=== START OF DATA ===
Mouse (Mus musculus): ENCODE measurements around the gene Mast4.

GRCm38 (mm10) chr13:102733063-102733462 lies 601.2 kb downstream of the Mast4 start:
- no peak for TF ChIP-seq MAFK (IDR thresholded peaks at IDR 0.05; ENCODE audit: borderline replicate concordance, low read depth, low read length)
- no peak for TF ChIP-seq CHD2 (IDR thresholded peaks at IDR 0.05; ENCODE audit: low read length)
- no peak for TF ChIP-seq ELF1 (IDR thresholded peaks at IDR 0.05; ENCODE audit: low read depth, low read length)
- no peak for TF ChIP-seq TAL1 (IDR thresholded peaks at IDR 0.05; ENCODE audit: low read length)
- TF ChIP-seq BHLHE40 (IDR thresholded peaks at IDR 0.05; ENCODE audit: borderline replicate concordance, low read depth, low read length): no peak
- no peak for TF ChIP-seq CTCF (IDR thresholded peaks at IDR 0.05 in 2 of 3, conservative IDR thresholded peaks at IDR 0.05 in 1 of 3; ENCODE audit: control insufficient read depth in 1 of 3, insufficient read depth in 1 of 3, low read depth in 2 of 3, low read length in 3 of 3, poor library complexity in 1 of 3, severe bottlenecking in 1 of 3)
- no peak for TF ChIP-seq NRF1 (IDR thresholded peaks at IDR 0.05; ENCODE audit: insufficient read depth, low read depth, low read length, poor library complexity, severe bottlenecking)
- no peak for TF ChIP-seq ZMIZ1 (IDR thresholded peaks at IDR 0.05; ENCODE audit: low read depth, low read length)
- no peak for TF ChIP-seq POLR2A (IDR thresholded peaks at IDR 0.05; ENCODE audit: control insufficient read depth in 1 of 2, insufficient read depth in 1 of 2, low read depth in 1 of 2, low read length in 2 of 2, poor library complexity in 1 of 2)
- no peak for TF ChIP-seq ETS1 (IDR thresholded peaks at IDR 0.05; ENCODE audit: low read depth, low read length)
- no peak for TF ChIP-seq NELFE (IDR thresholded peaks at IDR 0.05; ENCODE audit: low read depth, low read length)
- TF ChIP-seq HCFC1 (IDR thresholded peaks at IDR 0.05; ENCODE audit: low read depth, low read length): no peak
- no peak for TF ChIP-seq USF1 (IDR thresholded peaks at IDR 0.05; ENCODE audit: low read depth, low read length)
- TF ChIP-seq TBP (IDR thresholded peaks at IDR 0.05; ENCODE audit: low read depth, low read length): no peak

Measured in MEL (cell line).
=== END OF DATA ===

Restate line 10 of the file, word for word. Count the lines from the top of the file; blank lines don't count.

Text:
- no peak for TF ChIP-seq ZMIZ1 (IDR thresholded peaks at IDR 0.05; ENCODE audit: low read depth, low read length)